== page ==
Pivoting your business is a necessary survival strategy during uncertain times. Whether you choose to introduce a new product or service, migrate staff to support the digital channels, or unbundle your service offerings to make them more appealing, there is a need to realign your operations. Shifts introduced as a result of resource reallocation or changing how you execute do affect performance.
The key elements for realignment is best depicted by a Venn diagram.
Process, technology, and people are the three critical elements for operational alignment.Process, technology, and people are the three critical elements for operational alignment. Click To Tweet
Process includes the sequence of workflow. This encompasses the tasks performed in various departments, the logical workflow, the rules that stipulate health, safety, legal obligations, compliance to quality standards, as well as the business policies established to meet customer expectations.
Technology covers all the tools utilized to expedite task completion. It includes common technologies such as CRM and ERP applications used for back-office activities, mobile apps for customer interactions, and e-commerce platform for online shopping. There are industry specific technologies such as automated machinery for manufacturing and LIDAR systems for surveying. Legacy software applications belong here as well.
People includes expertise and mindset individuals bring to the task. Both are important because tactical know-how gets the work done, mindset determines how committed individuals are. Skill deficiencies can be overcome with training. Mindset is cultivated through personal values and experience. When personal values don’t align with the purpose of the work, it is difficult to get commitment for high performance.
Each of the numbered area represents a situation your operation might fall into at any time. Depending on the work activity, you might choose to be in any of these four areas.
In area “1” where technology is absent, your operation is inefficient. Increasing workload will require you to hire more people constantly. Onerous manual work leads to errors which results in poor employee morale and customer dissatisfaction. Having people working diligently without the appropriate technologies to support the work would not afford your business to scale profitability over time.
In area “2” where process is absent, there is confusion. As appealing as it might sound to have an ERP to manage budgeting and results reporting, raw materials acquisition and inventory management, the data captured could be incomplete when employees are not clear on when to use the ERP and what data to log in the system. When processes and guidelines are lacking, inconsistent approaches to do the daily activities lead to constant debates and finger pointing; the culprits for silos and poor collaboration.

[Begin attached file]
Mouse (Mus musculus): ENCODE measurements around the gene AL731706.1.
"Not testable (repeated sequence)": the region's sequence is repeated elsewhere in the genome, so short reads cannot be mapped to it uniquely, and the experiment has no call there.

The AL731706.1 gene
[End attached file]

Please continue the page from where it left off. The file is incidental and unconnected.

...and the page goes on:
In area “3” where people is absent, you have full automation. This is an advantage, though full automation is usually applicable for specific workflow. In most cases, we need people to perform tasks that machines aren’t good at somewhere along an end-to-end process. Despite artificial intelligence and machine learning have taken on new roles in a plethora of tasks, human intellect and judgement are unlikely to be fully replaced any time soon.
Area “4” is where process, technology, and people work congruently together. You have efficiency and effectiveness. Here, you have a clear understanding of what needs to get done for what purpose. There is clarity on the logical workflow that follows pre-determined rules. You invest in appropriate technology and tools that enhance productivity. Employees are trained to use the tools proficiently. The coherence in how process, technology, and people work in synch optimizes performance.
As you pivot your business, adhoc processes would have been put in place to bridge gaps. These changes could drift your operation from one area to another on the Venn diagram. Your business might be able to endure the interim inefficiencies. Over time, if you don’t realign process, technology and people, the impacts could become bottlenecks.
For example, you might have encouraged your customers to use self-service in an attempt to minimize the call volumes coming into the call centres. Through your monitoring, you note that your self-service model is clunky and not customer friendly. Customers end up having to call because they aren’t able to solve their issues. In this case, area “3” would be the ideal zone for self-service. If customers need to call, then you are likely in area “4”. It is not best for self-service as you want it to be a fully automated process. In this case, you need to determine what enhancements are necessary to shift self-service to area “3”.
To optimize performance, it is important to be clear on the needs, the desired outcomes and impacts. Subject to resource availability and the anticipated return on investment, your decision would determine where the activity would land on the Venn diagram. A shift into an undesirable area might be acceptable but be cognizant of the impacts and be prepared to make improvements when the business situation changes.